Dr. Kent Montgomery
Dr. Kent Montgomery joined the faculty of Texas A&M University-Commerce in January 2005 after spending the previous ten years teaching at a small liberal arts college in northern Georgia. Kent was raised in the wide open spaces of Montana and received his Bachelor’s degree in Physics and Mathematics from Montana State University. After a one year stint teaching high school, Kent returned to graduate school at San Diego State University pursuing, a Master’s degree in Astronomy. “I enjoyed graduate school so much I decided to continue on to get a Ph.D.,” Kent explains. This pursuit of a Ph.D. led him completely across the country to Boston University. Five years later in 1995, his Ph.D. was completed and Dr. Montgomery was hired as the Planetarium Director at Young Harris College in northern Georgia. After ten years in the Appalachian Mountains Kent was looking for a change when the opportunity to work at a university that was in the process of building a brand new planetarium became available. The excitement of building a program from the ground up was one of the many things that brought Kent to the A&M-Commerce community.
“I had two goals when I arrived on campus in 2005,” Kent states. “The first goal was to get the planetarium constructed and successfully running, and the second goal was to get an astronomy program going.” When he arrived at A&M-Commerce, the new science building was under construction and would be open for students in the spring semester of 2006. The astronomy program was even less well developed. There was only one astronomy class per semester with an enrollment of approximately thirty students.
Kent oversaw the completion and installation of the planetarium equipment and received system and software training. The planetarium opened at the end of January 2006 to exceptional crowds. “We more than met our attendance record that year,” Kent expounds. “That first year we had hoped for about 15,000 people to come through the planetarium. By the end of the first year we had more than 28,000 patrons.” Since the first year, the planetarium has slowed done some but still has had a steady attendance. By the end of 2011 over 109,000 people have attended over 2,700 individual planetarium shows. The biggest patrons of the planetarium are the school groups that come from all over northeast Texas.
To run the planetarium Kent has had to be able to interface many computers, learn 3D modeling techniques, and programing the planetarium software system. He has programmed many astronomy demonstrations that are currently used in astronomy classes. In addition, he has instructed and guided several students that have created scientific visualizations for the planetarium. One of the students created a scientific visualization of colliding galaxies and black holes as his Honor’s thesis.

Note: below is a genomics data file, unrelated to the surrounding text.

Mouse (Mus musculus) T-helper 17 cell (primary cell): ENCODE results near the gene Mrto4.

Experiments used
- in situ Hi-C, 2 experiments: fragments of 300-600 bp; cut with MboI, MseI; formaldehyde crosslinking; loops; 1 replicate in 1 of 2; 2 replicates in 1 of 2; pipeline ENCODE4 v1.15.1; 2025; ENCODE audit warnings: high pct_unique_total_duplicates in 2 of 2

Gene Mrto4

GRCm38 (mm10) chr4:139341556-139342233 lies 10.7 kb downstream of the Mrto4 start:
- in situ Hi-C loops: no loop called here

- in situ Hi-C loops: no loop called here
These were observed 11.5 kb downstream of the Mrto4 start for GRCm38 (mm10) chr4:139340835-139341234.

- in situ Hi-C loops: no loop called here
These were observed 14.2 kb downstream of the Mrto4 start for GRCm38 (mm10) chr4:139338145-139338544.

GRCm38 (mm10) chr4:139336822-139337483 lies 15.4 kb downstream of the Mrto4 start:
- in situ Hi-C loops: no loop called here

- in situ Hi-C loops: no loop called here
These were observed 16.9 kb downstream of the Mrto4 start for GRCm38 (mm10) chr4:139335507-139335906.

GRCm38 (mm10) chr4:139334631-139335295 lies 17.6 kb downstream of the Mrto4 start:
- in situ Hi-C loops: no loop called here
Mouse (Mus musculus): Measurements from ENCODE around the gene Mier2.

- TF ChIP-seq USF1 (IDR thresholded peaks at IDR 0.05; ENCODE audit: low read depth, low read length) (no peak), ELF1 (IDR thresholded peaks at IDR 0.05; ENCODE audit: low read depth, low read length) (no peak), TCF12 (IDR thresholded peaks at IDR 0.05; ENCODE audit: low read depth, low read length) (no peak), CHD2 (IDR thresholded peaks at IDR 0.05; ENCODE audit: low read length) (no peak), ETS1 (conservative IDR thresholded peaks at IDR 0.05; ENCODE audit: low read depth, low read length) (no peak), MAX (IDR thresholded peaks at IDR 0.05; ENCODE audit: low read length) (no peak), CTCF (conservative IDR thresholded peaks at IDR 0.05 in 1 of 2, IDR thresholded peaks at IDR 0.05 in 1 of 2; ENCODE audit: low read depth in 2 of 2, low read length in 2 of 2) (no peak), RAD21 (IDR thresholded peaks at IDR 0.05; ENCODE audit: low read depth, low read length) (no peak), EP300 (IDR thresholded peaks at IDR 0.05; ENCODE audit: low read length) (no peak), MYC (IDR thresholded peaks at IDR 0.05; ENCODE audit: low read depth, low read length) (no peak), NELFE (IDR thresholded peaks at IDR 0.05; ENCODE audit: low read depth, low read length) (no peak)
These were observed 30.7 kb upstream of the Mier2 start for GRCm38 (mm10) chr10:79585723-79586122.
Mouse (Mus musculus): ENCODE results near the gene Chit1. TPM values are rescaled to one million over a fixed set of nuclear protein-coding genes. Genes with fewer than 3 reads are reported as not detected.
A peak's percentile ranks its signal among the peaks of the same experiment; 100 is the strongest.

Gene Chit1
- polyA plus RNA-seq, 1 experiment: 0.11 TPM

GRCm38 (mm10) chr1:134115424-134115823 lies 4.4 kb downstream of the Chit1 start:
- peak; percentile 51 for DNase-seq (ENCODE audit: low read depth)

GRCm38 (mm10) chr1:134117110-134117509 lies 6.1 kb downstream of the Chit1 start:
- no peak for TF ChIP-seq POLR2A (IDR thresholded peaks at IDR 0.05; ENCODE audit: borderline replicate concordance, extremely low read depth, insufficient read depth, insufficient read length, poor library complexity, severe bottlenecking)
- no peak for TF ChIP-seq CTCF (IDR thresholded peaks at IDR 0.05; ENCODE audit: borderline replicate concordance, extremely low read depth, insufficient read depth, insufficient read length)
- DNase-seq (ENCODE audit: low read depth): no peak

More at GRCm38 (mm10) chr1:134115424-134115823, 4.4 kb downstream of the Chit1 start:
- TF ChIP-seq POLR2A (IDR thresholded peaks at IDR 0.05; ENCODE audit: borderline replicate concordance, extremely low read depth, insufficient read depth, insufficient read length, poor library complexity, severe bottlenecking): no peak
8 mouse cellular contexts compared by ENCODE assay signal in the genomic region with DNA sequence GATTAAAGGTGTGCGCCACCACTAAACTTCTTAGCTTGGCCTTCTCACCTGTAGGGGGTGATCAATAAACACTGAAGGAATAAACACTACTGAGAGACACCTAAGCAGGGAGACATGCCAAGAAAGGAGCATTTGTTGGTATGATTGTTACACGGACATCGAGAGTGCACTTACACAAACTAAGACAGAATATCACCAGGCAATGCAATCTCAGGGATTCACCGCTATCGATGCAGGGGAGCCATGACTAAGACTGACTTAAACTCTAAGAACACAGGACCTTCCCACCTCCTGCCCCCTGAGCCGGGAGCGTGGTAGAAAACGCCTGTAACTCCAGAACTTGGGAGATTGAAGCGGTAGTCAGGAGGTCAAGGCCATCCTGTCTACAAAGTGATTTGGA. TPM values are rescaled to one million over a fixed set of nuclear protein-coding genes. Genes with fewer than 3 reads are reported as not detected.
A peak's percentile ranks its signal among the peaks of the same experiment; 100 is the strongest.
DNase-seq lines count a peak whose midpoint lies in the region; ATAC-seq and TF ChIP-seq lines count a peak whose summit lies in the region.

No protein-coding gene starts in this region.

To get a successful astronomy program going Dr. Montgomery realized they would need to offer more astronomy classes and promote the classes to the students. With the support of the administration a second course was approved and added to the curriculum. One advantage was that the astronomy classes would be taught in the planetarium. Kent explains, “Having a room like the planetarium to teach in creates a wonderful teaching environment. The students come in excited and ready to learn. The room helps to foster that.” Word quickly spread about the astronomy courses and though they are capped at 80 students they quickly fill up each semester. This enthusiasm of students for astronomy led Kent to pursue creating a minor in Astronomy. With help from the Physics Department Head, the administration, and the hiring of another astronomer, a minor in Astronomy was created with an additional three courses in astronomy. The minor became available to students in spring of 2010 and several students have graduated with minors in Astronomy.
Dr. Montgomery consistently receives very high ratings from his students. His excellence in teaching was recognized in spring of 2010 when he was awarded the Paul W. Barrus, “Distinguished Faculty Award for Teaching” and he has twice won the A&M System teaching excellence award. Students often comment how they love going to his class because not only do they learn things but he makes astronomy fun. They also comment about how his enthusiasm for the subject is contagious and makes them want to learn more. Kent teaches by asking lots of questions and utilizing many demonstrations. His teaching philosophy is to lead students from what they already know to what they don’t through guided questions.
Also during his seven years at A&M-Commerce, Kent, with the support of the administration, has built an observatory. The observatory is located about five miles south of campus at the back of an agricultural field in an area that shields observers from urban light pollution. The observatory currently has five telescopes, the largest of which is 16 inches and which is housed inside a dome. The 16-inch telescope also has a camera attached to it with which observers can take pictures of the night sky seeing things invisible to the naked eye. This camera has been used in multiple projects for honors students and most recently on a research program studying asteroids. The observatory is used both for astronomy classes as well as the public and about once a quarter the observatory will host an open house allowing the public to come and look through the telescopes to see the wonders of the universe.
In addition to his other duties this year, Kent is currently serving as Interim Physics and Astronomy Department Head until a successful search is completed.